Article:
Human African trypanosomiasis

WHO: eliminating sleeping sickness as a public health problem is on track

©Franco Minguell .J.R/WHO. Laboratory technicians performing
tests for sleeping sickness during a campaign in DRC

14 June 2017 | Geneva –– Uninterrupted control activities, improved surveillance and reinforced passive case-finding have resulted in the sustained decrease in new cases of human African trypanosomiasis (also known as sleeping sickness).

There were only 2184 new cases reported in 2016, as compared with fewer than 5000 in 2014 and 10000 in 2009.

Sleeping sickness: WHO scales-up data management training amid record low cases

©Ruiz Postigo J. A.
Member of a mobile laboratory team proceeding with the puncture
of lymph nodes for microscopic detection of trypanosomes

10 August 2016 | Geneva –– Over the past 15 years, WHO-supported national control programmes have substantially decreased new cases of human African trypanosomiasis (sleeping sickness) largely through the application of existing control tools.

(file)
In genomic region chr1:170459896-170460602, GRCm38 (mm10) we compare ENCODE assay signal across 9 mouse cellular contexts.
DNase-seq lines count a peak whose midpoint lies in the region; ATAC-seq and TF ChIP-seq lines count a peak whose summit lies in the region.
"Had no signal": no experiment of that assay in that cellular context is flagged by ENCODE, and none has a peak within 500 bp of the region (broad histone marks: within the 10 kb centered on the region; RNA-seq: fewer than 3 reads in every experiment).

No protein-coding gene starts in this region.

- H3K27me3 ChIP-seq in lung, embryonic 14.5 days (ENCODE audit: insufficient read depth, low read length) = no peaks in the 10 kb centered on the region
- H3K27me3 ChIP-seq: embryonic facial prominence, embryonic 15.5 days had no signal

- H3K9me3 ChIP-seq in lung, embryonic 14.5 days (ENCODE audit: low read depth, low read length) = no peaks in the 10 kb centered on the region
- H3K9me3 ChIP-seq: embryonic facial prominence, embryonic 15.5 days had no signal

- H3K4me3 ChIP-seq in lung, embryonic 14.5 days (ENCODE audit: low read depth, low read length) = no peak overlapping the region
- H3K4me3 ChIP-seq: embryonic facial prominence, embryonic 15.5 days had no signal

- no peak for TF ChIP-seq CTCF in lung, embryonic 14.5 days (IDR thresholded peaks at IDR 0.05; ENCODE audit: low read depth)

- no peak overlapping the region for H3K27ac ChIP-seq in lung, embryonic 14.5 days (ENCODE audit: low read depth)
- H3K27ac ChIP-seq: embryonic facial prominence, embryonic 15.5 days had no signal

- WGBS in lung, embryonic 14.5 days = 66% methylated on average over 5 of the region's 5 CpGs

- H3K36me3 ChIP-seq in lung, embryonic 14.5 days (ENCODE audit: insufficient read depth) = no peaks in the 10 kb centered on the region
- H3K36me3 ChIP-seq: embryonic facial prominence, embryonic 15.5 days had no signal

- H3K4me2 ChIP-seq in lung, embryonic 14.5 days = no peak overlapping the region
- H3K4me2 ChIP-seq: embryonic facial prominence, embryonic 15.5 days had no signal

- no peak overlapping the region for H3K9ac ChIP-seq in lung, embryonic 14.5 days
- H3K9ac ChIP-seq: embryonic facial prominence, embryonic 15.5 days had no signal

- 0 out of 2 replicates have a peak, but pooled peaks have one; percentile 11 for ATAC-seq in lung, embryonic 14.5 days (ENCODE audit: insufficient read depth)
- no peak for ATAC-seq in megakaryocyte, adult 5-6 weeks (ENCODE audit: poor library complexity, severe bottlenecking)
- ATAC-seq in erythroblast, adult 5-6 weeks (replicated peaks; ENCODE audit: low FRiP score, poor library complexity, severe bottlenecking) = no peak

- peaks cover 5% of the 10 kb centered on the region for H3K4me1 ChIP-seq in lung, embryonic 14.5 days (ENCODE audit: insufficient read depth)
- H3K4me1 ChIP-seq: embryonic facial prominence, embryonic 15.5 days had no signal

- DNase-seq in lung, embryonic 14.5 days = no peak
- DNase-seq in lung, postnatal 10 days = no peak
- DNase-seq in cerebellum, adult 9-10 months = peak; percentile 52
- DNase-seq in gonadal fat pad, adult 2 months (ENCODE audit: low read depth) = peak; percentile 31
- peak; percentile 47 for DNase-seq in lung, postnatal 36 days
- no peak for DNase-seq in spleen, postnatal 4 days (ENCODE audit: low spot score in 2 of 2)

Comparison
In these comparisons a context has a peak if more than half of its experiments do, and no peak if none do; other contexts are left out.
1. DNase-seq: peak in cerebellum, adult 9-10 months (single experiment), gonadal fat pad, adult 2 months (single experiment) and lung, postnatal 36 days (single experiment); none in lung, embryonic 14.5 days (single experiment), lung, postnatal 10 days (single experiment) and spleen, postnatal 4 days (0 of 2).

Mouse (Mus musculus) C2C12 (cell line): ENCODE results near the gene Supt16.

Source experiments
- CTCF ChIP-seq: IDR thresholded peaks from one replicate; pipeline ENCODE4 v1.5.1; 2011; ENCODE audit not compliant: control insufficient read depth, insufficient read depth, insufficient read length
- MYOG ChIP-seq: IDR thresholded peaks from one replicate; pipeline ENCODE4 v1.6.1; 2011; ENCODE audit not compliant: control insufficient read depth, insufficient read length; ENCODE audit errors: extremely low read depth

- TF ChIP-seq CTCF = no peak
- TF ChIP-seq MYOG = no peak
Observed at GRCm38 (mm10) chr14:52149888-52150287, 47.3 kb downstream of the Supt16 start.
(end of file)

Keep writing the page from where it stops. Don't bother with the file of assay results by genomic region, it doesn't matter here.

To sustain progress, WHO is supporting the training of health officers in data analysis and mapping.

The aim is to expand knowledge on the management of information on the occurrence and geographical distribution of the disease.

Lowest caseload recorded as the world prepares to defeat sleeping sickness

© A. Ybarra Zavala/Getty images
Novel medicines and diagnostic tools:
crucial to eliminating sleeping sickness

16 April 2016 | Geneva -- Human African trypanosomiasis or HAT (also known as sleeping sickness) could be eliminated as a public health problem by 2020 if progress is sustained.

Gambiense HAT, the commonest form of the infection in humans, has reached its lowest level since the disease was targeted for elimination as a public health problem in WHO’s 2012 roadmap on neglected tropical diseases.

Stakeholders call on WHO to lead a network aimed at elimination of human African trypanosomiasis

28 March 2014 | Geneva -- A meeting of stakeholders in Geneva agrees that a coordinated, strengthened and sustained effort is needed to eliminate human African trypanosomiasis (HAT) as a public health problem by 2020.

To achieve this target, a WHO-led network will work to harmonize activities of national sleeping sickness control programmes, groups developing new tools, international and non-governmental organizations and donors. The meeting took place in Geneva on 25–27 March 2014.

Gambiense HAT is a risk in 24 countries; rhodesiense HAT in 13 countries (one country has both HAT forms)- Learn more


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